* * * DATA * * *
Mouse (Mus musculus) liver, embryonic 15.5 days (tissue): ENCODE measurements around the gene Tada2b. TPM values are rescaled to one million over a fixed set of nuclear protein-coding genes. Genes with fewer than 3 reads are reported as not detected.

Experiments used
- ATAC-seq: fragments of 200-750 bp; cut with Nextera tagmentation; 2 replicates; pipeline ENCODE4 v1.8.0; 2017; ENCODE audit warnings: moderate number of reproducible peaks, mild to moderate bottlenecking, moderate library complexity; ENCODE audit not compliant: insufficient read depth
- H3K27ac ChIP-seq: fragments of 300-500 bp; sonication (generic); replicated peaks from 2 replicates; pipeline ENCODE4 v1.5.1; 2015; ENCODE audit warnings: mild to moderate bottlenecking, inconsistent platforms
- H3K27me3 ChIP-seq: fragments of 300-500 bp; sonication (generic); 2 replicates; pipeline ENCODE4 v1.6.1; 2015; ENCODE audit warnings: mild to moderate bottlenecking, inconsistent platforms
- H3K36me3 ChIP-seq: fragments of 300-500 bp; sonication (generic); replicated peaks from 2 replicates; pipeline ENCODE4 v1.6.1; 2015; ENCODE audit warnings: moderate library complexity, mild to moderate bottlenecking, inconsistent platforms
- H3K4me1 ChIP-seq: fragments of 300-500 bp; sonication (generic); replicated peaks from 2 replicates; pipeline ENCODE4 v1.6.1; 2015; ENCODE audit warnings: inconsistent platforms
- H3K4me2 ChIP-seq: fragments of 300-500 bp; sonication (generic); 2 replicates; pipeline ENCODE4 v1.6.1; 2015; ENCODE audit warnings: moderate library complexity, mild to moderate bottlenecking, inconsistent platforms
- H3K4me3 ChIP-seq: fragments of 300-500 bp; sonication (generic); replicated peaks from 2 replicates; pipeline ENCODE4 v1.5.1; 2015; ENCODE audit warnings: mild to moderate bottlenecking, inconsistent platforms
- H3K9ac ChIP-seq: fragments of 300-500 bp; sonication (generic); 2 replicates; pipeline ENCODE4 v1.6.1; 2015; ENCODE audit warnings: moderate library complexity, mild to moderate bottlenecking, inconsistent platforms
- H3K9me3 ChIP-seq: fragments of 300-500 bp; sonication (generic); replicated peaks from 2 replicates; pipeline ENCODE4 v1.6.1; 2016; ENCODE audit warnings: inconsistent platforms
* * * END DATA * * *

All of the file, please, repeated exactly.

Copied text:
Mouse (Mus musculus) liver, embryonic 15.5 days (tissue): ENCODE measurements around the gene Tada2b. TPM values are rescaled to one million over a fixed set of nuclear protein-coding genes. Genes with fewer than 3 reads are reported as not detected.

Experiments used
- ATAC-seq: fragments of 200-750 bp; cut with Nextera tagmentation; 2 replicates; pipeline ENCODE4 v1.8.0; 2017; ENCODE audit warnings: moderate number of reproducible peaks, mild to moderate bottlenecking, moderate library complexity; ENCODE audit not compliant: insufficient read depth
- H3K27ac ChIP-seq: fragments of 300-500 bp; sonication (generic); replicated peaks from 2 replicates; pipeline ENCODE4 v1.5.1; 2015; ENCODE audit warnings: mild to moderate bottlenecking, inconsistent platforms
- H3K27me3 ChIP-seq: fragments of 300-500 bp; sonication (generic); 2 replicates; pipeline ENCODE4 v1.6.1; 2015; ENCODE audit warnings: mild to moderate bottlenecking, inconsistent platforms
- H3K36me3 ChIP-seq: fragments of 300-500 bp; sonication (generic); replicated peaks from 2 replicates; pipeline ENCODE4 v1.6.1; 2015; ENCODE audit warnings: moderate library complexity, mild to moderate bottlenecking, inconsistent platforms
- H3K4me1 ChIP-seq: fragments of 300-500 bp; sonication (generic); replicated peaks from 2 replicates; pipeline ENCODE4 v1.6.1; 2015; ENCODE audit warnings: inconsistent platforms
- H3K4me2 ChIP-seq: fragments of 300-500 bp; sonication (generic); 2 replicates; pipeline ENCODE4 v1.6.1; 2015; ENCODE audit warnings: moderate library complexity, mild to moderate bottlenecking, inconsistent platforms
- H3K4me3 ChIP-seq: fragments of 300-500 bp; sonication (generic); replicated peaks from 2 replicates; pipeline ENCODE4 v1.5.1; 2015; ENCODE audit warnings: mild to moderate bottlenecking, inconsistent platforms
- H3K9ac ChIP-seq: fragments of 300-500 bp; sonication (generic); 2 replicates; pipeline ENCODE4 v1.6.1; 2015; ENCODE audit warnings: moderate library complexity, mild to moderate bottlenecking, inconsistent platforms
- H3K9me3 ChIP-seq: fragments of 300-500 bp; sonication (generic); replicated peaks from 2 replicates; pipeline ENCODE4 v1.6.1; 2016; ENCODE audit warnings: inconsistent platforms